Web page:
Pregnancy and child

Toddler eyes 'burnt by detergent'

Children’s eyes could be seriously damaged by capsules of laundry detergent, doctors have warned.

Capsules of concentrated detergent first went on sale in 2001, designed to be less messy and inconvenient than washing powders and liquids. However, hospital records suggest that curious children can be injured if they burst the brightly coloured sacks and release the cleaning agents inside.

In a letter to the British Medical Journal, ophthalmologists from the Western Eye Hospital, London, say that the corrosive substances in the cleaning capsules can cause severe burns if they get into the eyes of toddlers. The doctors reported that the capsules contribute to 40% of the chemical eye burns they treat infants for.

What did the report say?

The doctors say that detergent capsules were linked to 40% of the chemical eye injuries they treated in children under the age of five. The average age of those treated was two. The doctors also consulted Guy’s and St Thomas’ Hospital Poisons’ Unit in London, finding that it had received 192 enquiries in 2007-8 and 225 during 2006-7 relating to the capsules. One-fifth of these enquiries were related to children who had the detergent in their eyes.

Of the 13 children the doctors treated for detergent in their eyes, 12 experienced chemical burns to their cornea, the clear layer covering the iris and pupil. For these children, the lining of the cornea took up to three days to heal.

However, one child only had their eye washed with water on arrival at hospital. The child sustained total burns to the cornea in both eyes, taking the corneal lining seven days to heal.

What is the danger from these products?

According to the authors, detergent capsules contain concentrated alkaline solutions such as detergents that can cause severe chemical injuries to the eyes. They say that alkali burns are the most serious form of chemical injury to the eye, potentially causing irreversible damage that can have lifelong ramifications.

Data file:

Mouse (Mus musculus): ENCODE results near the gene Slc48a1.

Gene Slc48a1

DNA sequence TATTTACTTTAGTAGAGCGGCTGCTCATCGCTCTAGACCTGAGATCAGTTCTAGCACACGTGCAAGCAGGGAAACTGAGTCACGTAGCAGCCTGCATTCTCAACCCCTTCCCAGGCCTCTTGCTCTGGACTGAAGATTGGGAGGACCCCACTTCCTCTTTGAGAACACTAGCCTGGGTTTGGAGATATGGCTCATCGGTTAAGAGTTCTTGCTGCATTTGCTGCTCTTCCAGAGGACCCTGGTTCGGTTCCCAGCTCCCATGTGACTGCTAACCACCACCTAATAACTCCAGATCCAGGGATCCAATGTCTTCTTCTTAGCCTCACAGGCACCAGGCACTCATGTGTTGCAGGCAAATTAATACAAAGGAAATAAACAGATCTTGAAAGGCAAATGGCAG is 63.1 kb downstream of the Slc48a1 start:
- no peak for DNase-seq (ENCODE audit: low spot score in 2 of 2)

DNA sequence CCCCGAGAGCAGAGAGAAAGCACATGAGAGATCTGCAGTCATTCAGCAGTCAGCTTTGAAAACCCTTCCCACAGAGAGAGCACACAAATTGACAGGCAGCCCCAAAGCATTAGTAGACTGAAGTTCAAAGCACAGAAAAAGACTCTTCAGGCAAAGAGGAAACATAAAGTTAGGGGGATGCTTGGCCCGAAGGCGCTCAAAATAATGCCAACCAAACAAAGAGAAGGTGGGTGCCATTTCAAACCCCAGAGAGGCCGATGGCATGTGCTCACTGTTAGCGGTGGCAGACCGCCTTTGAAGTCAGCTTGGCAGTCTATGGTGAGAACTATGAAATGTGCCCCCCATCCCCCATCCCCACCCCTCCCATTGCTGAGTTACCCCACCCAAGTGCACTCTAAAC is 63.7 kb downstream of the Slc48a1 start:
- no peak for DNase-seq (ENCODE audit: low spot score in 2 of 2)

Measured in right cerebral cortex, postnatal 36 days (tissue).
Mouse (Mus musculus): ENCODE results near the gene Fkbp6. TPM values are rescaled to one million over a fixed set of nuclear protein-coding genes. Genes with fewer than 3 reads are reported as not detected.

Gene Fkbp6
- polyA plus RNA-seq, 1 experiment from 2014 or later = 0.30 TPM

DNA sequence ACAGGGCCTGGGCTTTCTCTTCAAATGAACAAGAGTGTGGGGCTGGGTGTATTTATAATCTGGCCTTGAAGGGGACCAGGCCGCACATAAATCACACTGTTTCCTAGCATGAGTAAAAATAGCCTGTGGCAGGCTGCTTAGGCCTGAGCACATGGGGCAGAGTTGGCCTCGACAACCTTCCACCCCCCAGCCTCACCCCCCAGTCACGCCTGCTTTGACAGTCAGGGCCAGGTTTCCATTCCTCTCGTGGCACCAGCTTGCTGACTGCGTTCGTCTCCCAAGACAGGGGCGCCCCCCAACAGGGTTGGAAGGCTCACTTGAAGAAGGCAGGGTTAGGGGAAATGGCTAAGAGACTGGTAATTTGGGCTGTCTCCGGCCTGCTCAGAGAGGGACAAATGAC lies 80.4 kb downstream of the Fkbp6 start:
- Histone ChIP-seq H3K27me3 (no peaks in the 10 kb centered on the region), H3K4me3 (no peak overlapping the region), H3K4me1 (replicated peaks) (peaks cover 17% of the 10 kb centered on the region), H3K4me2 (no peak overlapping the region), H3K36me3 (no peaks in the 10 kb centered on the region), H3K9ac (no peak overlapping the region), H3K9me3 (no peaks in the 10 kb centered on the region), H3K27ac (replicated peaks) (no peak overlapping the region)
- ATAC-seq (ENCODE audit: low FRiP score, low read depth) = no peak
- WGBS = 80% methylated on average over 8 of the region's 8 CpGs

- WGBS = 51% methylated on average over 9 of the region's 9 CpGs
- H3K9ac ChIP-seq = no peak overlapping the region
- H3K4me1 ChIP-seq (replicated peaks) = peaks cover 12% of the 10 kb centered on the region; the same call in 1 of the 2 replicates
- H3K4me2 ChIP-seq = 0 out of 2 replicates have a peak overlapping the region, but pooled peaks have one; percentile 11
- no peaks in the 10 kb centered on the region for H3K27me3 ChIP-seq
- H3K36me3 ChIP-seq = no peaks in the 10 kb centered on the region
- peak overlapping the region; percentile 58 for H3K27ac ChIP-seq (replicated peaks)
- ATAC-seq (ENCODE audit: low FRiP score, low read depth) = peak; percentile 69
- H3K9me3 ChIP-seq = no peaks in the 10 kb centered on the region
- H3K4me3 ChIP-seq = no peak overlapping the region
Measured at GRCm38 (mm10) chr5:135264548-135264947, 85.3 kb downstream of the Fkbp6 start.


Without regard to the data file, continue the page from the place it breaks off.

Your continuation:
The brightly coloured contents and unusual texture of the capsules may also make them tempting playthings for exploring toddlers, who might burst them by squeezing them or placing them in their mouths. While other forms of cleaning product can also harm children, concentrated liquid capsules may be more likely to cause accidents than bottled or powdered detergents if left within a child’s reach.

What should I do if my child gets detergent in their eye?

If detergent gets into a child’s eyes, it is important to take action as soon as possible in order to limit further damage:

  • Wash their eyes out under large amounts of cold, running water for at least 10 minutes.
  • While washing, gently hold the eyelids open to help flush out as much of the detergent as possible.
  • Seek medical advice promptly. You can call NHS Direct on 0845 4647.

Sterile saline solution can also be used to wash out the eyes, although it is unlikely to be available in most homes.

If the detergents are ingested (swallowed), parents should seek medical advice promptly.

How should I store these products if I use them?

Detergents and other cleaning products are often stored in cupboards under sinks, within easy reach of curious toddlers. Instead, store your products in a sealed container on a high shelf or within a childproof cupboard. Using baby safety gates to block doorways can also keep children out of the kitchen, where a high proportion of accidents occur.

Where can I get more advice on preventing and treating accidents?

Emergencies such as chemical burns to the eyes should always be referred to trained medical professionals. However, knowing how to prevent and deal with accidents are important skills to have and many organisations offer reliable advice for parents. More information is available at:

NHS Attribution